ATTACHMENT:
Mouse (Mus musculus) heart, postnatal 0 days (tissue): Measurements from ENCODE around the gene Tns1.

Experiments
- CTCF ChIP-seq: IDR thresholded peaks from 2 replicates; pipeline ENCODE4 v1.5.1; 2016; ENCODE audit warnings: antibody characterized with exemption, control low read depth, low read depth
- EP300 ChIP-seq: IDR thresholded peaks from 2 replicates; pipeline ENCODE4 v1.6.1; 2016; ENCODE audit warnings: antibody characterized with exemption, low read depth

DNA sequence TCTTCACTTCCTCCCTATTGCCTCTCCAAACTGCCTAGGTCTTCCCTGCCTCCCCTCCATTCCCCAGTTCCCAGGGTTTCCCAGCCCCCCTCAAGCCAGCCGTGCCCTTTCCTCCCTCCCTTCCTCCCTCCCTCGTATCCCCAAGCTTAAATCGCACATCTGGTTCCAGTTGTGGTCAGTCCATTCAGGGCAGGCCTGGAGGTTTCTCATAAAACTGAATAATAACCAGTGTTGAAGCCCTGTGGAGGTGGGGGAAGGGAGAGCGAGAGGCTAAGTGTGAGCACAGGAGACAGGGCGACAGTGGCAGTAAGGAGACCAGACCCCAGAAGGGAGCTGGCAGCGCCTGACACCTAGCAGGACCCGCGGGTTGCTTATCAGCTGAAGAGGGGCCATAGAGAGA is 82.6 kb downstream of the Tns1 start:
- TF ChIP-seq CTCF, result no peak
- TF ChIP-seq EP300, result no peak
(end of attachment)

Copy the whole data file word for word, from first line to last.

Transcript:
Mouse (Mus musculus) heart, postnatal 0 days (tissue): Measurements from ENCODE around the gene Tns1.

Experiments
- CTCF ChIP-seq: IDR thresholded peaks from 2 replicates; pipeline ENCODE4 v1.5.1; 2016; ENCODE audit warnings: antibody characterized with exemption, control low read depth, low read depth
- EP300 ChIP-seq: IDR thresholded peaks from 2 replicates; pipeline ENCODE4 v1.6.1; 2016; ENCODE audit warnings: antibody characterized with exemption, low read depth

DNA sequence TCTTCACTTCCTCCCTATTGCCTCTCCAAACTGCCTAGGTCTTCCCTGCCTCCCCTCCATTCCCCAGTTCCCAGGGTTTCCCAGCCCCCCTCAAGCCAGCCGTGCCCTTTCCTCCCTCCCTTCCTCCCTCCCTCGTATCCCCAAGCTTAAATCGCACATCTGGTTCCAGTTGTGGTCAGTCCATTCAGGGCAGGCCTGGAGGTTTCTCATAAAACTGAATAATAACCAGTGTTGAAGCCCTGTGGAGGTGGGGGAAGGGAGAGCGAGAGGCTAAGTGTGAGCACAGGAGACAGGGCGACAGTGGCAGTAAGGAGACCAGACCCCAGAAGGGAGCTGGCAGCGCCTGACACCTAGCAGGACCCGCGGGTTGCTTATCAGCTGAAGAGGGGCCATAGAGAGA is 82.6 kb downstream of the Tns1 start:
- TF ChIP-seq CTCF, result no peak
- TF ChIP-seq EP300, result no peak